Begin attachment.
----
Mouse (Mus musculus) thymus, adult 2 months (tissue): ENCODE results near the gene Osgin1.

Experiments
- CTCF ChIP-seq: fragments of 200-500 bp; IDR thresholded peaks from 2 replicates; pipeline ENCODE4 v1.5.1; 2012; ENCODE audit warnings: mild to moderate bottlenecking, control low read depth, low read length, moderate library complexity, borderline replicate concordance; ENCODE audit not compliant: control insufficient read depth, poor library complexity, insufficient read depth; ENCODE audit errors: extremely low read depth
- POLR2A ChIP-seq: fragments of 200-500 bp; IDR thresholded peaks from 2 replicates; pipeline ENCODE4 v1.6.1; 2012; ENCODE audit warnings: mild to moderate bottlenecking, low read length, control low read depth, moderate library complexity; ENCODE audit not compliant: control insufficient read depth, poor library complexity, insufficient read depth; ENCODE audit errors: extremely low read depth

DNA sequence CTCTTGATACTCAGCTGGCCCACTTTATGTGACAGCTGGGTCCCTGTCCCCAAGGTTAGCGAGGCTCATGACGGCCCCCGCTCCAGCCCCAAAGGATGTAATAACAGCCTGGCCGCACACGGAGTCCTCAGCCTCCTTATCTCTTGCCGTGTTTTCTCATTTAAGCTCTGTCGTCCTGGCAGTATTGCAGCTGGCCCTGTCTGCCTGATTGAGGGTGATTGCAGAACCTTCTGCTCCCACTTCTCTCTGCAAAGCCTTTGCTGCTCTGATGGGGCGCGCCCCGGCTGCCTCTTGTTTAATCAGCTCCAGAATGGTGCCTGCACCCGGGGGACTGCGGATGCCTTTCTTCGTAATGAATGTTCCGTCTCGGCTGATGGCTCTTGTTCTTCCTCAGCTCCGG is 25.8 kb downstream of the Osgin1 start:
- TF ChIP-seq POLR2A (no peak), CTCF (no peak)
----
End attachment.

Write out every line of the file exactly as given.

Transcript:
Mouse (Mus musculus) thymus, adult 2 months (tissue): ENCODE results near the gene Osgin1.

Experiments
- CTCF ChIP-seq: fragments of 200-500 bp; IDR thresholded peaks from 2 replicates; pipeline ENCODE4 v1.5.1; 2012; ENCODE audit warnings: mild to moderate bottlenecking, control low read depth, low read length, moderate library complexity, borderline replicate concordance; ENCODE audit not compliant: control insufficient read depth, poor library complexity, insufficient read depth; ENCODE audit errors: extremely low read depth
- POLR2A ChIP-seq: fragments of 200-500 bp; IDR thresholded peaks from 2 replicates; pipeline ENCODE4 v1.6.1; 2012; ENCODE audit warnings: mild to moderate bottlenecking, low read length, control low read depth, moderate library complexity; ENCODE audit not compliant: control insufficient read depth, poor library complexity, insufficient read depth; ENCODE audit errors: extremely low read depth

DNA sequence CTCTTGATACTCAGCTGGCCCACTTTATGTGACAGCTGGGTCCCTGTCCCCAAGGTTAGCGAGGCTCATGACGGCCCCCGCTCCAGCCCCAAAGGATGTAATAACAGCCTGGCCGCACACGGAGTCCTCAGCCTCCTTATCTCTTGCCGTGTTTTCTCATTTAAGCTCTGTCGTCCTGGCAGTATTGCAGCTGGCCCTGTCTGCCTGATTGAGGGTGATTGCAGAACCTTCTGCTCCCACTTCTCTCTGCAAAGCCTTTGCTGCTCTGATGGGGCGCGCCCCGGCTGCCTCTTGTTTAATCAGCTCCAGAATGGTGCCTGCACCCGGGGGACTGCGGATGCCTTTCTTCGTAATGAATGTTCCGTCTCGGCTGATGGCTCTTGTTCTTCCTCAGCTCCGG is 25.8 kb downstream of the Osgin1 start:
- TF ChIP-seq POLR2A (no peak), CTCF (no peak)